And even if the government could stop the canal diggers, it has shown no desire to do so. Earlier this month, the Haitian government said the country has the full right to take water from the Massacre River. On Thursday, it went even further, saying that the canal “MUST BE BUILT”.

Meanwhile, the canal has turned into an object of national pride, even defiance, for Haitians. Among the Haitians we spoke to, a frequent question arose: If the Dominican Republic has water projects on its side of the river, why Haiti can’t have one?

Haitians work on the construction site of a water channel from the Massacre river, a river shared between Haiti and the Dominican Republic, after Dominican President Luis Abinader announced a total border shutdown amid a conflict over the construction of the channel, in Ouanaminthe, Haiti September 15, 2023. Seen from above, the canal workers are numerous. They shape a curved pathway through the brown dirt for water to eventually flow.
Haitians have travelled from across the country to contribute to the canal project, in a public show of support for local diggers [File: Octavio Jones/Reuters]

Our roving video reporter Yvon Viliers saw flags flying around the canal site. People turned up by bus to help the canal diggers. Others brought food.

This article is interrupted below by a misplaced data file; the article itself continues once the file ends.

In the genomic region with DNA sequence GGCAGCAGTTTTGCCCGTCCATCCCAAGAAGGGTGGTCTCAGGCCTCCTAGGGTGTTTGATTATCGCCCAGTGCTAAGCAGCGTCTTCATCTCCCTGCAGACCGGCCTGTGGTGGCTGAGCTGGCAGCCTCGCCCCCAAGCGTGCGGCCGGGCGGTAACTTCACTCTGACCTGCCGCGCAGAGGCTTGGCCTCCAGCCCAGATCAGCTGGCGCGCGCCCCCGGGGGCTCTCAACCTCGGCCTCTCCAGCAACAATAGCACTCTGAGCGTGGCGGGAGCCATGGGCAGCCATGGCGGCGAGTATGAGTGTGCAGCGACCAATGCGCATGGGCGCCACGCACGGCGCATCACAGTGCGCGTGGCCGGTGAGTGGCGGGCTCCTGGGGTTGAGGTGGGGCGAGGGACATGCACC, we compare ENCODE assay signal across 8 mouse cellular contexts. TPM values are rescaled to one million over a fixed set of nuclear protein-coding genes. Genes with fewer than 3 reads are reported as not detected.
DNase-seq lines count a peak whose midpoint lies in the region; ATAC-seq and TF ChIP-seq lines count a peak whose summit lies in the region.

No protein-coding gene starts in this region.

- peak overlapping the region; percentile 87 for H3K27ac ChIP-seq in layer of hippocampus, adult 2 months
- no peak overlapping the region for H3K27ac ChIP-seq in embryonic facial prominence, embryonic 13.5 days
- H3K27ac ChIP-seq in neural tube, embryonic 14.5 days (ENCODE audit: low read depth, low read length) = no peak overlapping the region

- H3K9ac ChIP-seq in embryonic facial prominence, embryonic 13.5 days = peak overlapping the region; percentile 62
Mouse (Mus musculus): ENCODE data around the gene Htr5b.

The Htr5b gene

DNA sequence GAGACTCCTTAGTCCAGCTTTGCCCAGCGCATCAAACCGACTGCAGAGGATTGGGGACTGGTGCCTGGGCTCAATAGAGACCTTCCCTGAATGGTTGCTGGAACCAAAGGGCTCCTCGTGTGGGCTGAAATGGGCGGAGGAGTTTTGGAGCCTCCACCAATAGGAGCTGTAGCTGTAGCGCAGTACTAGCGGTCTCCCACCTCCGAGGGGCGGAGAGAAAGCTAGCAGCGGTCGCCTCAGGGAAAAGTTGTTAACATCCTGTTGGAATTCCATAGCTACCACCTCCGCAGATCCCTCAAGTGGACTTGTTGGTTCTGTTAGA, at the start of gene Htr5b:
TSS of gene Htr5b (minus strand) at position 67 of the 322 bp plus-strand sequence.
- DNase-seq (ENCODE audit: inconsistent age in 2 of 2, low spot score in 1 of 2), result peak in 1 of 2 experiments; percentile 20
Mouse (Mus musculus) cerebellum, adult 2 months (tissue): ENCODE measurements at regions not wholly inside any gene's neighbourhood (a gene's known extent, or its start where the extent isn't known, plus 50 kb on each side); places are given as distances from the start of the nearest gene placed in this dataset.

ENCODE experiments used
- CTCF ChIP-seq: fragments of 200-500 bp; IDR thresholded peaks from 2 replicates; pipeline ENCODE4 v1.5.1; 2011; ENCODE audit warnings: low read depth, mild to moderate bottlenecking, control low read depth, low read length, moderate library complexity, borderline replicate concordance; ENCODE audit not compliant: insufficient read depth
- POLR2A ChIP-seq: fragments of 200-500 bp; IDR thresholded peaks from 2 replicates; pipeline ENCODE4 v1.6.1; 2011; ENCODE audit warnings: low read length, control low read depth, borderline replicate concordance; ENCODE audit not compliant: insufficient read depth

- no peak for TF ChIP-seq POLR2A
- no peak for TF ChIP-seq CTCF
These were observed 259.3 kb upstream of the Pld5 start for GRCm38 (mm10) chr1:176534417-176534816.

One of the arrivals, Zephire Magdalie, spoke to Viliers as she distributed food from a truck.

“We come to support the canal being built because we are Haitians. We must cooperate among ourselves to give food to those who work at the canal,” Magdalie said.

Whether that popular support will continue is an open question, particularly as shortages mount as a result of the border closure. What seems certain, however, is that the situation will harm both countries’ economies if it continues for a significant amount of time.

That, in turn, puts President Abinader in an interesting predicament as he faces reelection next year. Does he dig in for the long haul, whatever the economic cost? Or rescind his closure of the border? The tides of public opinion may decide the outcome.

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By Joy